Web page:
The North American PlayStation Store is full of PS4 themes that would probably be better defined with expletives, but independent development team Truant Pixel always seems to go to the extra mile in order to deliver something interesting.
“We are proud to present this dynamic theme, inspired by the captivating lights of the Aurora Borealis. Presented in realtime 1080p HD, this theme features not one but two perspectives of the Northern Lights as seen on a clear Arctic night.
The content screen features the shifting, shimmering pillars of light as viewed from the depths of a quiet valley. A slow camera pan captures the serene expanse as the silent magnetic storm rages in the night sky above.
Shifting to the content screen, in turn, changes the perspective completely, transitioning from the Earth’s surface to view the same phenomenon from high above the atmosphere. The international space-station can be seen above the northern pole, orbiting in and out of frame as the Aurora churns in the cloud layer below.
An original, ambient electronic soundtrack has been composed to complete the setting.”
Shinjuku Bokeh is perhaps simpler (also reflected by the price, $1.99 compared to $2.99 of the Aurora Borealis theme), but no less charming, especially for someone like me, since Shinjuku is my base of operations when I stay in Tokyo.
“We are proud to present this theme, designed to showcase ‘Bokeh’ (ボケ), or de-focused points of light. Bokeh is an artifact of lens aberration and aperture in light photography, which produces a luminous abstraction that is pleasing to the eye. Beads of water speckle a wet lens surface, as errant raindrops cascade down at irregular intervals. An extended environmental audio completes the ambiance, featuring the sounds of a light drizzle on a bustling city street in the Shinjuku district, a world famous ward in Japan.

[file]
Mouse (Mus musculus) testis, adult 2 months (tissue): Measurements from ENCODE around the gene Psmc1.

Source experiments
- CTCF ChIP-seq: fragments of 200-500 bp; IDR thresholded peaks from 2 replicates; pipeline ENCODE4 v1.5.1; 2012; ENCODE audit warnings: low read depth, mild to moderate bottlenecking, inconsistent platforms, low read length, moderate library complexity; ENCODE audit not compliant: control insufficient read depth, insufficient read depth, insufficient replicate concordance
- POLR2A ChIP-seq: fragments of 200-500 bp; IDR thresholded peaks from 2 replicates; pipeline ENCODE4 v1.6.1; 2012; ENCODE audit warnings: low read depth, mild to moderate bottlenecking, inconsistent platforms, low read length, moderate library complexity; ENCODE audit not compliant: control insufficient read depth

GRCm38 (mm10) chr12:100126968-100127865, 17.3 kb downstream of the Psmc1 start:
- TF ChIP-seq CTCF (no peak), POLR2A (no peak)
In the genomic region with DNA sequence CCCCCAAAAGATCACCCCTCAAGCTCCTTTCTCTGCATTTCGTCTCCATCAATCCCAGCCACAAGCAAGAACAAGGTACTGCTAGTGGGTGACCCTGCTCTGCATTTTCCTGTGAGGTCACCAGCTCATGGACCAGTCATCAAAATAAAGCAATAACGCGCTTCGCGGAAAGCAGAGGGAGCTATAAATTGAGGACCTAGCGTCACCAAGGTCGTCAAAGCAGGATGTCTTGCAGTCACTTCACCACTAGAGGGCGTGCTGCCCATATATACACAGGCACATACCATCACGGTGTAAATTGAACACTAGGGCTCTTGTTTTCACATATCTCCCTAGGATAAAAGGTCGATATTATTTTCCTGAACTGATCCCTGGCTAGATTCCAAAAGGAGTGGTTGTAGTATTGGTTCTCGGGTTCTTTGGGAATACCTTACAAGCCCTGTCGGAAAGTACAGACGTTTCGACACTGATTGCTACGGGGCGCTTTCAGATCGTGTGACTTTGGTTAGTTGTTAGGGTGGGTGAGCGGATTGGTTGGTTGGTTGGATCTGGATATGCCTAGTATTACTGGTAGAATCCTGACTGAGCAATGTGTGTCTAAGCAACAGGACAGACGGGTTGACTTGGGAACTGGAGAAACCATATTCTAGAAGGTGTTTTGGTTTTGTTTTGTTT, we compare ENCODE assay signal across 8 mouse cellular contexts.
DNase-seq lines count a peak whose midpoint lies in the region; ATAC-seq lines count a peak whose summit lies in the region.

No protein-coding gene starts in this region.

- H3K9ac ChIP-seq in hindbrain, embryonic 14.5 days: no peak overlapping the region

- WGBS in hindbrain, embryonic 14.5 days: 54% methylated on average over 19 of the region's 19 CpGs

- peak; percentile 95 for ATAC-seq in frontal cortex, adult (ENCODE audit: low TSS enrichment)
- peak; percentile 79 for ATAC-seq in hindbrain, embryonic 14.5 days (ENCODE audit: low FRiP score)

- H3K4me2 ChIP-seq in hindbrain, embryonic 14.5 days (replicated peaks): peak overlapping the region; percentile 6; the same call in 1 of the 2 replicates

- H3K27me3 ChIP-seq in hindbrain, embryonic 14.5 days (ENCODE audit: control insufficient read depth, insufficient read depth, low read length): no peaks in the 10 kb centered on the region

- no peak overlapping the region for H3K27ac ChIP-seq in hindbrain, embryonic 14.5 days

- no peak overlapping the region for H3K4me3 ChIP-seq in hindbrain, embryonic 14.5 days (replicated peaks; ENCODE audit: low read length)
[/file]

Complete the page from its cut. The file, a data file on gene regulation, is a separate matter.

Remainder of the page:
As is our standard, no video or wallpapers were used to create the effects shown. Every point of light is an independent element which, when combined with the rest, provide unique and continuously progressive color tones at different intervals throughout the theme sequence. The video preview included above provides only a snapshot of the multitude of combinations that the user may experience.”
Incidentally, Shinjuku Bokeh also makes the tiles of the UI see-through, which is something you don’t see often in PS4 themes.
You can check them out below in screenshots from my PS4, and in video directly from Truant Pixel.